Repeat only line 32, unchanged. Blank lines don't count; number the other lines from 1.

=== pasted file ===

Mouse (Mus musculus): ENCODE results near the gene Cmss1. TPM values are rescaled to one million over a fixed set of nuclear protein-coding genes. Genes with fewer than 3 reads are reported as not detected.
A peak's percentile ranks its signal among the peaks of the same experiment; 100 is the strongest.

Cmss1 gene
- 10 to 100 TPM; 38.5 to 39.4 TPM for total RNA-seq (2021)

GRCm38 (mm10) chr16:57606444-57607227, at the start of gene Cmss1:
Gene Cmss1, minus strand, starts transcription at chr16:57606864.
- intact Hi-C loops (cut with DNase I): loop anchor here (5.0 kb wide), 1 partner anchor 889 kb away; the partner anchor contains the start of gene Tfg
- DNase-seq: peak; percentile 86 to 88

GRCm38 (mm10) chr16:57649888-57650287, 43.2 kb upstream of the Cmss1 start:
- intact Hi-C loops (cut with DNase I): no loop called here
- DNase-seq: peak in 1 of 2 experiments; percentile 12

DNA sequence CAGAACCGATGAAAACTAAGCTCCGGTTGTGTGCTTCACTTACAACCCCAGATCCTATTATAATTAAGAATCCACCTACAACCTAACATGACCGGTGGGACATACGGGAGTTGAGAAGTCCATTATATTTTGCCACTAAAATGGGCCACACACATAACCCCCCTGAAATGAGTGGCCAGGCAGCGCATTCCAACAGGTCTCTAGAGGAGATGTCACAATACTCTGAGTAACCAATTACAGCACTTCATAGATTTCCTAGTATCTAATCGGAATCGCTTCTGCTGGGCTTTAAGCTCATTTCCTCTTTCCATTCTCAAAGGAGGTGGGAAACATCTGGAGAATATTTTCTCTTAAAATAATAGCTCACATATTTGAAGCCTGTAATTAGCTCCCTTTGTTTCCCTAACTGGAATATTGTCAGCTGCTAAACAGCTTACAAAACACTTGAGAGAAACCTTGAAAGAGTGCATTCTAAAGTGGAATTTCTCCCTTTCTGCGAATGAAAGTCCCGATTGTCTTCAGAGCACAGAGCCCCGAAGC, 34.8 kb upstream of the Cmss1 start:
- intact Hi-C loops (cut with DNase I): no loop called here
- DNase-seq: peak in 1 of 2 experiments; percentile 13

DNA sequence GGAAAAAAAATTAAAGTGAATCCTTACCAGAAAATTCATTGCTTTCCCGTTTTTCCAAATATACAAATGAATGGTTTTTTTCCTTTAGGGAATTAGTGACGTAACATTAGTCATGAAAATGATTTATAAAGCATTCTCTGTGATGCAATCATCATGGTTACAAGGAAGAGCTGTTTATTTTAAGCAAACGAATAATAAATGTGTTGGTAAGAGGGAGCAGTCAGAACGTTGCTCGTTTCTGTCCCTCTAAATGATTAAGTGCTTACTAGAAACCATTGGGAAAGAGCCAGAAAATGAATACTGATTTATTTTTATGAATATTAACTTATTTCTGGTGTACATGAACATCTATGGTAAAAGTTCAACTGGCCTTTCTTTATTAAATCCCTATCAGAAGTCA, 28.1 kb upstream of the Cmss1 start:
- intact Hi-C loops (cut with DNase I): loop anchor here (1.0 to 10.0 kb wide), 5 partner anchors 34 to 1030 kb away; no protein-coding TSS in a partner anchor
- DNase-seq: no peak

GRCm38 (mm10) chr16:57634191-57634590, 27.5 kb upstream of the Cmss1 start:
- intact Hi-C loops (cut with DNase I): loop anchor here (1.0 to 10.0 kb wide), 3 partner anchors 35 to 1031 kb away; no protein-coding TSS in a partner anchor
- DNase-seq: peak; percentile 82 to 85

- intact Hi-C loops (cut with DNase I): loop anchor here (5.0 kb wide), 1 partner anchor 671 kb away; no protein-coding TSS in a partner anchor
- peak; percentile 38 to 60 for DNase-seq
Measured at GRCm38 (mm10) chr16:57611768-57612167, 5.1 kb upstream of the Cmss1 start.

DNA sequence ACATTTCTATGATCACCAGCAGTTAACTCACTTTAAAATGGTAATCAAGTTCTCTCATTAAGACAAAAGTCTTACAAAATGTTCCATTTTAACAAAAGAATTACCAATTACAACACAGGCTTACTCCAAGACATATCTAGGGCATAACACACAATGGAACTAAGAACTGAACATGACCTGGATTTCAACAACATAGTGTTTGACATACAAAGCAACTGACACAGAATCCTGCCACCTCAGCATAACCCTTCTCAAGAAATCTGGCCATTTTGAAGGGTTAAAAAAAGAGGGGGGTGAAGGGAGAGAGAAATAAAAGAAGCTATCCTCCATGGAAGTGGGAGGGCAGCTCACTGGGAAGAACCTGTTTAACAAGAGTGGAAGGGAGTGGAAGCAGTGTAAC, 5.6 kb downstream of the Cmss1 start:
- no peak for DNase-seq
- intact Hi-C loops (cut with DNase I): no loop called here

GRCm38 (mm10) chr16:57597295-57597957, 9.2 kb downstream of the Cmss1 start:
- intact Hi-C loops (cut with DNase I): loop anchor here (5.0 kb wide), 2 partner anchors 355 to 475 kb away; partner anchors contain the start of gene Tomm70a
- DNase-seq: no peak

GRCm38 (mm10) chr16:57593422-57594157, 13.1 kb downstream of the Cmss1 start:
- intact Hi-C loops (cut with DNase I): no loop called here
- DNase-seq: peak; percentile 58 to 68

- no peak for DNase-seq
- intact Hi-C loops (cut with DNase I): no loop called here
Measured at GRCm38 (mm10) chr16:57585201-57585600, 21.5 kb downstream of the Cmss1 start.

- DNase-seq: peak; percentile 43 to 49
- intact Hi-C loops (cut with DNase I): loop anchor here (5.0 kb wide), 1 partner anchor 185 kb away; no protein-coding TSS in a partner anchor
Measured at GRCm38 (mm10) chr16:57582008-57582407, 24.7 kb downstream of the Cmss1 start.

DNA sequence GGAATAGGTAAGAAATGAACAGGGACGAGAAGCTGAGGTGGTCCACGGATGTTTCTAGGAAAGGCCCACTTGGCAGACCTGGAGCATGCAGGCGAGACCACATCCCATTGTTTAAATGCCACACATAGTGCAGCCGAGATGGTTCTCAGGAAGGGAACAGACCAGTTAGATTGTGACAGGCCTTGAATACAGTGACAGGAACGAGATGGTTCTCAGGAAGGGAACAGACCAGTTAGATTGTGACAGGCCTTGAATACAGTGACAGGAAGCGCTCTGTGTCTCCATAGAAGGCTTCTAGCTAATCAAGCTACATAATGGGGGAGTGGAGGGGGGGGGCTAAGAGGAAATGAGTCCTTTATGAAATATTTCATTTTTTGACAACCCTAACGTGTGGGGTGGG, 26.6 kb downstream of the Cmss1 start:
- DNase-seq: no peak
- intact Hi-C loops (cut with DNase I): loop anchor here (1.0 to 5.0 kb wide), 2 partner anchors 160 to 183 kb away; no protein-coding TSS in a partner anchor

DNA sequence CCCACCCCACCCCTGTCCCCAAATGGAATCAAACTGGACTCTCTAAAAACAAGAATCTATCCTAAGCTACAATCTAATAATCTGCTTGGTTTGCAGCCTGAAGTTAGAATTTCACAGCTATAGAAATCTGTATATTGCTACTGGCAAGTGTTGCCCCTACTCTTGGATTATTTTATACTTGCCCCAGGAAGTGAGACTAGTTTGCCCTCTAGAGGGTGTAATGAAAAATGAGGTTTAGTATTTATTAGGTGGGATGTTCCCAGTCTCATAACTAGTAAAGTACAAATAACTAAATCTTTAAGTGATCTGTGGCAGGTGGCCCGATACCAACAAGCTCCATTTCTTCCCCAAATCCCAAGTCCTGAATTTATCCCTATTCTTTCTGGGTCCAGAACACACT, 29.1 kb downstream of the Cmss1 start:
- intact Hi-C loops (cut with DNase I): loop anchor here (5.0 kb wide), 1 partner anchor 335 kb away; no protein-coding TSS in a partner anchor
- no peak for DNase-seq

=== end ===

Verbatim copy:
- DNase-seq: peak; percentile 58 to 68